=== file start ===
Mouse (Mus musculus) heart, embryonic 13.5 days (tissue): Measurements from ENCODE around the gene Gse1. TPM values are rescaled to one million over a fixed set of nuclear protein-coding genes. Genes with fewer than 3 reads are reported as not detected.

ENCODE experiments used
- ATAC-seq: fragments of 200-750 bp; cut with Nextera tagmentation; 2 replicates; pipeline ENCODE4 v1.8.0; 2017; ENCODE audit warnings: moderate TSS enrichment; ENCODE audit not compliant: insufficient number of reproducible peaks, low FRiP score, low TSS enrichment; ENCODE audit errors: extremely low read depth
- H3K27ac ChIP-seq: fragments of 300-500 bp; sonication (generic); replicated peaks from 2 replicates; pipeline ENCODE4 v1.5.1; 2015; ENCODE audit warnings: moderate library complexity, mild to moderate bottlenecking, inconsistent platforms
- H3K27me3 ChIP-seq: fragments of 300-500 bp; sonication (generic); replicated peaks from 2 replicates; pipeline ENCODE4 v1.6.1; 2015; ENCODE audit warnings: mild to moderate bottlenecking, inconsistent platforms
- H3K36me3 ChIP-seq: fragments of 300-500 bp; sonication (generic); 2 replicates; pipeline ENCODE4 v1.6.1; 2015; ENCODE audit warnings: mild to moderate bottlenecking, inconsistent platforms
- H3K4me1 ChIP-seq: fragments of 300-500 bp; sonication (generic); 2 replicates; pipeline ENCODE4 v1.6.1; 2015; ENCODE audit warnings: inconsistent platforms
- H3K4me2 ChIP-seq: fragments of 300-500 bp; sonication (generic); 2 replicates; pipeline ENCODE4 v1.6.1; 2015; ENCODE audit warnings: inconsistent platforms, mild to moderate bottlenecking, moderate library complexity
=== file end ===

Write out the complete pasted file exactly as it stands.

Mouse (Mus musculus) heart, embryonic 13.5 days (tissue): Measurements from ENCODE around the gene Gse1. TPM values are rescaled to one million over a fixed set of nuclear protein-coding genes. Genes with fewer than 3 reads are reported as not detected.

ENCODE experiments used
- ATAC-seq: fragments of 200-750 bp; cut with Nextera tagmentation; 2 replicates; pipeline ENCODE4 v1.8.0; 2017; ENCODE audit warnings: moderate TSS enrichment; ENCODE audit not compliant: insufficient number of reproducible peaks, low FRiP score, low TSS enrichment; ENCODE audit errors: extremely low read depth
- H3K27ac ChIP-seq: fragments of 300-500 bp; sonication (generic); replicated peaks from 2 replicates; pipeline ENCODE4 v1.5.1; 2015; ENCODE audit warnings: moderate library complexity, mild to moderate bottlenecking, inconsistent platforms
- H3K27me3 ChIP-seq: fragments of 300-500 bp; sonication (generic); replicated peaks from 2 replicates; pipeline ENCODE4 v1.6.1; 2015; ENCODE audit warnings: mild to moderate bottlenecking, inconsistent platforms
- H3K36me3 ChIP-seq: fragments of 300-500 bp; sonication (generic); 2 replicates; pipeline ENCODE4 v1.6.1; 2015; ENCODE audit warnings: mild to moderate bottlenecking, inconsistent platforms
- H3K4me1 ChIP-seq: fragments of 300-500 bp; sonication (generic); 2 replicates; pipeline ENCODE4 v1.6.1; 2015; ENCODE audit warnings: inconsistent platforms
- H3K4me2 ChIP-seq: fragments of 300-500 bp; sonication (generic); 2 replicates; pipeline ENCODE4 v1.6.1; 2015; ENCODE audit warnings: inconsistent platforms, mild to moderate bottlenecking, moderate library complexity